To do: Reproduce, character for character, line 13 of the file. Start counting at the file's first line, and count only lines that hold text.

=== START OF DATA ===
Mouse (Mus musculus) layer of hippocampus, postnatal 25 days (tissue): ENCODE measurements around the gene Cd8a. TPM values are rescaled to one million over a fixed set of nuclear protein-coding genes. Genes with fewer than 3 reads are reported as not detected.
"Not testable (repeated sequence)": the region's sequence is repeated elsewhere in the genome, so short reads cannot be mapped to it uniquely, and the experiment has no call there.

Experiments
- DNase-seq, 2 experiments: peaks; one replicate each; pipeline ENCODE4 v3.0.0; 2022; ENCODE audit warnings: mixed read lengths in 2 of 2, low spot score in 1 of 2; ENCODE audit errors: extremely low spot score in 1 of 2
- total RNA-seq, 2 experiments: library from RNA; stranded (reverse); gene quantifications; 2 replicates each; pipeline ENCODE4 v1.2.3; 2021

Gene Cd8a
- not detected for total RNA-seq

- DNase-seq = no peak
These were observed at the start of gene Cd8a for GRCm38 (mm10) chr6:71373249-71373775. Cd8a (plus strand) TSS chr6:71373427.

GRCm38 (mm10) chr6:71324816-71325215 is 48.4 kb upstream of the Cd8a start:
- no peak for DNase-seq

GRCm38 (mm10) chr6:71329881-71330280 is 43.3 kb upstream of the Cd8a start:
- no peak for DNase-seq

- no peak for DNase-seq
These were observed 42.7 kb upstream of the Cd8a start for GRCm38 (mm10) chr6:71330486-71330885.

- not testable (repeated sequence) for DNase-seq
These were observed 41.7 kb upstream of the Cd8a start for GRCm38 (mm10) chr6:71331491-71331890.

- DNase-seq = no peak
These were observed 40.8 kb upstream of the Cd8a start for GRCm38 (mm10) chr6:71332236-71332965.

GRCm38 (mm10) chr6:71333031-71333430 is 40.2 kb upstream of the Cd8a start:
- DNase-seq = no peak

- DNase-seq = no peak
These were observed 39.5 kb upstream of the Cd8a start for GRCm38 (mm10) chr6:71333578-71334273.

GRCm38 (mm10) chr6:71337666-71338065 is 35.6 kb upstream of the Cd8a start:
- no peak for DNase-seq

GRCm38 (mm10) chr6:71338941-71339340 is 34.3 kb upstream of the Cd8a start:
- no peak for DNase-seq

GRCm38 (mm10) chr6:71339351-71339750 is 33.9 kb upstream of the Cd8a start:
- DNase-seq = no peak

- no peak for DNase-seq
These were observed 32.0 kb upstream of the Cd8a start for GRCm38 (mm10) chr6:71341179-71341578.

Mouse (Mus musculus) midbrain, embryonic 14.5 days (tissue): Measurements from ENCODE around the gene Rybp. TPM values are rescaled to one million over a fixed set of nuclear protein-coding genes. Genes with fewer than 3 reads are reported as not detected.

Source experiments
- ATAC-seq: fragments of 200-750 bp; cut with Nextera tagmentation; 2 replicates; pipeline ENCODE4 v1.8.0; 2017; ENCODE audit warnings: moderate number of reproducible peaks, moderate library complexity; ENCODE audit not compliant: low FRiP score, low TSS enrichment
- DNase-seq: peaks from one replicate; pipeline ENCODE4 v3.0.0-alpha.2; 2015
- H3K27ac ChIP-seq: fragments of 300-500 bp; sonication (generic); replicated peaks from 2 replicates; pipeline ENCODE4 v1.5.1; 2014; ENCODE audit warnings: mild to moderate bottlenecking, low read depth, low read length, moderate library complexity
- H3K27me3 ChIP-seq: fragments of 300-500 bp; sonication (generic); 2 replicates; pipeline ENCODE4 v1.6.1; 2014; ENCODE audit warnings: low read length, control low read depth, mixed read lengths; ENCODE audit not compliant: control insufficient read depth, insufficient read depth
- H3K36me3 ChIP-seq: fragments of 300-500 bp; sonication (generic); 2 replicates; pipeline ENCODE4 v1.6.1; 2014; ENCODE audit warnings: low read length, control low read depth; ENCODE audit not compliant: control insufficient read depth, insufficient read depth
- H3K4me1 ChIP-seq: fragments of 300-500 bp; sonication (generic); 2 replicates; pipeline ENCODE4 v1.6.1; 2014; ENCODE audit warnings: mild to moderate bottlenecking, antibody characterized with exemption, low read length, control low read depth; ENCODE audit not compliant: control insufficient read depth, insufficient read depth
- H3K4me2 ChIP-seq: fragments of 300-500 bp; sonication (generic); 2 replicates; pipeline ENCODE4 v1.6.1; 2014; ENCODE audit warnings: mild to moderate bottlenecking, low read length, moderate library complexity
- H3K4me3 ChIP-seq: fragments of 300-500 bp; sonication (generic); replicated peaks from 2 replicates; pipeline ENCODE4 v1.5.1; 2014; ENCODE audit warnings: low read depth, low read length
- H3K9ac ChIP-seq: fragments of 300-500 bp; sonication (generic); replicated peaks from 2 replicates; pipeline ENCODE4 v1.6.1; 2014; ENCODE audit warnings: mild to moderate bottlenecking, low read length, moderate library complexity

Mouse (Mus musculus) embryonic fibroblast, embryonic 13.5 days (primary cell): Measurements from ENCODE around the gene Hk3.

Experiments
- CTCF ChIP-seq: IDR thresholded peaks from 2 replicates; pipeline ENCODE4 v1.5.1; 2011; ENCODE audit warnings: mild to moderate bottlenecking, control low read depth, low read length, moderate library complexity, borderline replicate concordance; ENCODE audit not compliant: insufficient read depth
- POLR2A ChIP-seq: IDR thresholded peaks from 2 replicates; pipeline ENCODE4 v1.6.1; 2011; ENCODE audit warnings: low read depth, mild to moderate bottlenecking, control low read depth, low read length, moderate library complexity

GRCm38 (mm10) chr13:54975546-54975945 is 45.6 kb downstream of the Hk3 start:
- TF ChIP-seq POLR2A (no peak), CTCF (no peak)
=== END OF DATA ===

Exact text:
- no peak for DNase-seq